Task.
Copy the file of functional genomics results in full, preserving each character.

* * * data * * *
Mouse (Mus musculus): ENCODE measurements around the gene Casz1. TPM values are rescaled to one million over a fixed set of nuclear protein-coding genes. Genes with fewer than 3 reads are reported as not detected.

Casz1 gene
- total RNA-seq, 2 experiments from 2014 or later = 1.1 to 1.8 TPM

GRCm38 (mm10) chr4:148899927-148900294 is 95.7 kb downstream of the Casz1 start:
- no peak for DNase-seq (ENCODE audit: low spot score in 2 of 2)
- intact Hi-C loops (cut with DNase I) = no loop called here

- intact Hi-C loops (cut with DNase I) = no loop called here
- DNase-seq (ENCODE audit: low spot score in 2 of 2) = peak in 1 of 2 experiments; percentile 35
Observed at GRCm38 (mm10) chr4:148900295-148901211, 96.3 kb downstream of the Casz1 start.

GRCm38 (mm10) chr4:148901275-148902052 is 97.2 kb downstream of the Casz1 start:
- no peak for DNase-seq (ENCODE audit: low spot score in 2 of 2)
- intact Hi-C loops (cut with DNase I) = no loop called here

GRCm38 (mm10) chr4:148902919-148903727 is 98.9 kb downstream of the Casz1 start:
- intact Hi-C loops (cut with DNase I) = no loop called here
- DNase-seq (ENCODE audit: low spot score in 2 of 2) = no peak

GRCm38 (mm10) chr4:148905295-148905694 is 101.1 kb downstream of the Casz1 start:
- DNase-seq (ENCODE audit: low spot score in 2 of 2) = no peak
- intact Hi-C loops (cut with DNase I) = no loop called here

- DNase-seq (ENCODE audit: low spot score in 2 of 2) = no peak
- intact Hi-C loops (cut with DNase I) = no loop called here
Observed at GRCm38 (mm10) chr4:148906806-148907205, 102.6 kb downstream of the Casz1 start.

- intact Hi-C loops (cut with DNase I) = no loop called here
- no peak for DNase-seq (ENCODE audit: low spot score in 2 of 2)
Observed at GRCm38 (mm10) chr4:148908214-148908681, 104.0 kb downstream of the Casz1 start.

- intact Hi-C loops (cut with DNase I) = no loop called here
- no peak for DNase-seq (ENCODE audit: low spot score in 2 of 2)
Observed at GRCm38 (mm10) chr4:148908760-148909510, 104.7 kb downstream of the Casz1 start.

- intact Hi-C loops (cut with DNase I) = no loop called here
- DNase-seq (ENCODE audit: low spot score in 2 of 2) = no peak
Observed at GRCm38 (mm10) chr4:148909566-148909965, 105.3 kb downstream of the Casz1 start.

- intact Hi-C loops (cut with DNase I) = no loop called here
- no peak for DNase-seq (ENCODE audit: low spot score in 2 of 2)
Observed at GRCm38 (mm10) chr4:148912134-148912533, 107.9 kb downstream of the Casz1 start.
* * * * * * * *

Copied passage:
Mouse (Mus musculus): ENCODE measurements around the gene Casz1. TPM values are rescaled to one million over a fixed set of nuclear protein-coding genes. Genes with fewer than 3 reads are reported as not detected.

Casz1 gene
- total RNA-seq, 2 experiments from 2014 or later = 1.1 to 1.8 TPM

GRCm38 (mm10) chr4:148899927-148900294 is 95.7 kb downstream of the Casz1 start:
- no peak for DNase-seq (ENCODE audit: low spot score in 2 of 2)
- intact Hi-C loops (cut with DNase I) = no loop called here

- intact Hi-C loops (cut with DNase I) = no loop called here
- DNase-seq (ENCODE audit: low spot score in 2 of 2) = peak in 1 of 2 experiments; percentile 35
Observed at GRCm38 (mm10) chr4:148900295-148901211, 96.3 kb downstream of the Casz1 start.

GRCm38 (mm10) chr4:148901275-148902052 is 97.2 kb downstream of the Casz1 start:
- no peak for DNase-seq (ENCODE audit: low spot score in 2 of 2)
- intact Hi-C loops (cut with DNase I) = no loop called here

GRCm38 (mm10) chr4:148902919-148903727 is 98.9 kb downstream of the Casz1 start:
- intact Hi-C loops (cut with DNase I) = no loop called here
- DNase-seq (ENCODE audit: low spot score in 2 of 2) = no peak

GRCm38 (mm10) chr4:148905295-148905694 is 101.1 kb downstream of the Casz1 start:
- DNase-seq (ENCODE audit: low spot score in 2 of 2) = no peak
- intact Hi-C loops (cut with DNase I) = no loop called here

- DNase-seq (ENCODE audit: low spot score in 2 of 2) = no peak
- intact Hi-C loops (cut with DNase I) = no loop called here
Observed at GRCm38 (mm10) chr4:148906806-148907205, 102.6 kb downstream of the Casz1 start.

- intact Hi-C loops (cut with DNase I) = no loop called here
- no peak for DNase-seq (ENCODE audit: low spot score in 2 of 2)
Observed at GRCm38 (mm10) chr4:148908214-148908681, 104.0 kb downstream of the Casz1 start.

- intact Hi-C loops (cut with DNase I) = no loop called here
- no peak for DNase-seq (ENCODE audit: low spot score in 2 of 2)
Observed at GRCm38 (mm10) chr4:148908760-148909510, 104.7 kb downstream of the Casz1 start.

- intact Hi-C loops (cut with DNase I) = no loop called here
- DNase-seq (ENCODE audit: low spot score in 2 of 2) = no peak
Observed at GRCm38 (mm10) chr4:148909566-148909965, 105.3 kb downstream of the Casz1 start.

- intact Hi-C loops (cut with DNase I) = no loop called here
- no peak for DNase-seq (ENCODE audit: low spot score in 2 of 2)
Observed at GRCm38 (mm10) chr4:148912134-148912533, 107.9 kb downstream of the Casz1 start.